You have decided that your future involves buying and running a franchise business. You’ve even decided which franchise chain you want to buy from.
However, you talk to the franchisor, your local banks, and private franchise lenders only to find that you can’t get the capital (money) you need to accomplish all of this.
For the vast majority of franchises, you will need to find ways to finance the purchase of the franchise, the construction of the franchise, including the necessary goods and equipment, as well as initial and ongoing working capital to cover your day-to-day labor costs. , marketing, inventory or supplies. .
But if you can’t get the capital you need through financing from traditional sources like banks, SBA loans, retirement funds, franchise programs, and private franchise lenders, where do you turn now? also?
Financing Your Franchise When All Else Fails
First things first: Know that you are not alone in your inability to obtain traditional financing. In fact, those who are unable to obtain conventional business loans to finance their franchise dreams are in the majority these days due to the continuing poor state of our small business loans and capital markets.
Second, and more importantly, none of this has to stop you.
Running a business (including a franchise) is about getting you and your business’s products and services out to the public: building awareness in your business and educating potential customers about what your products or services can offer.
Therefore, the success of your business depends on your ability to sell that business, sell it and its products to customers, and then deliver them.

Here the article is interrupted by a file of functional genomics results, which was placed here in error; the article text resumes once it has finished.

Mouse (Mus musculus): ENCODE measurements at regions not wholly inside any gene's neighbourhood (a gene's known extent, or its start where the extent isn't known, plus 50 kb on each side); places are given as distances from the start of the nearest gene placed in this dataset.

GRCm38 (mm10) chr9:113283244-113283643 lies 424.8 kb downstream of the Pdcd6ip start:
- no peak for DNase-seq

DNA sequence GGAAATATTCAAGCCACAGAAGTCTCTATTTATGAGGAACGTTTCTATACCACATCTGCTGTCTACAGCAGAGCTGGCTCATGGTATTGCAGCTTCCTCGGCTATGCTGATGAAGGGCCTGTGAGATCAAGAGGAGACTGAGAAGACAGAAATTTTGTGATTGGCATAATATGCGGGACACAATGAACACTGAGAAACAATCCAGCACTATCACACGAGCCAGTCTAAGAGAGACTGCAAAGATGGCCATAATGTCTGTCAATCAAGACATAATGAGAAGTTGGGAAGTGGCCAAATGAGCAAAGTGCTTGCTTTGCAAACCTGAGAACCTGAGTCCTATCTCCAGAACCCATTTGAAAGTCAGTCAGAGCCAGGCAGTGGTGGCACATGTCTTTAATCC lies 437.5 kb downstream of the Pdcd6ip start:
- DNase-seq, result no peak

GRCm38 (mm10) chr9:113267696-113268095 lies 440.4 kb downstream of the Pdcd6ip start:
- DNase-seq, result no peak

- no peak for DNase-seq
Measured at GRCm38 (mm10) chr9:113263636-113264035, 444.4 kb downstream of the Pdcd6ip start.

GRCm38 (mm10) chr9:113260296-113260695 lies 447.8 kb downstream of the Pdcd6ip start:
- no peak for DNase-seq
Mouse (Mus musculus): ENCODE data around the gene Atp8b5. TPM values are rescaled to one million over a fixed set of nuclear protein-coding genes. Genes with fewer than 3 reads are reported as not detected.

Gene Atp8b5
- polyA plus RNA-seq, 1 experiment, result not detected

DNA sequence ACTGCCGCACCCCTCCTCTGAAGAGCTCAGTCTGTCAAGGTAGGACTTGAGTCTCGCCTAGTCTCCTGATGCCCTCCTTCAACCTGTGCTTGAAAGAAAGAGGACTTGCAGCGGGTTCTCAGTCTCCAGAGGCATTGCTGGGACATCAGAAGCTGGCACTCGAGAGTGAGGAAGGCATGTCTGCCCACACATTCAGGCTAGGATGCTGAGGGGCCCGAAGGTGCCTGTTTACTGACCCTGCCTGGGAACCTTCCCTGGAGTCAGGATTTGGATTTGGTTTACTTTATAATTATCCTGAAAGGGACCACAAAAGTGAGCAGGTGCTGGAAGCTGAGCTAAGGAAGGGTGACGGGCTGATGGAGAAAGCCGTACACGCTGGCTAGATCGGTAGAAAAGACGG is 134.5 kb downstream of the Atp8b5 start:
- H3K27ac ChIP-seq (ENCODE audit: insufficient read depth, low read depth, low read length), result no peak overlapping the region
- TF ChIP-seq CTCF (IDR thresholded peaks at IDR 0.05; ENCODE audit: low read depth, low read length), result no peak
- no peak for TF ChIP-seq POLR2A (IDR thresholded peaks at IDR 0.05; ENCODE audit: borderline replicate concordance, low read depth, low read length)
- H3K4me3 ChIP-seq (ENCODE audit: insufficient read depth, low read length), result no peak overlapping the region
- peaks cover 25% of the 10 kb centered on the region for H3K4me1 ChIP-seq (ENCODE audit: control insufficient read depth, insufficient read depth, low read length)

And raising money to buy or promote your franchise is no different. If you can’t sell your business concept and potential to potential funders, then how do you expect to sell your business to potential customers?
Sell your concept – Local investors
One of the great things about franchise businesses is that, at least the well-known ones, sell themselves, to an extent.
So with your ability to sell and your franchise’s ability to sell itself, the question is, “where or to whom do you sell too?”
And the answer is local investors, essentially anyone and everyone who will listen to you and your story.
This is why:
There are many entrepreneurs and other professionals in each and every city in this nation who have found their own success and want to give back; give back by helping other business owners find their own success.
There are doctors, lawyers, accountants, and other business professionals who love to invest in local businesses in their own communities. Now, these may or may not be accredited investors and it doesn’t really matter. What matters is that they have money to spare and are willing to invest in your company.
Also, most of these individual investors are constantly looking for new places to invest, which makes their job of selling much easier.
So the idea is to go out there and sell to them. But instead of selling the benefits of your potential products and services, you should sell the investment: what the investor can expect to get out of it.
This includes informing your potential investors/partners not only about what is expected of them in terms of investment and ongoing financial support, but also about the returns they can expect to receive for that support. Now, no investor will agree to finance his deal if he thinks he will lose money, no matter how good he feels about playing alone.
And no investor will think that their money doubles every 6 months during the life of the business.
But, they hope to earn something for providing you with their hard-earned capital. So let them know (honestly) what to expect and see how many want to get on board.
And getting money to start and run your franchise isn’t the only benefit.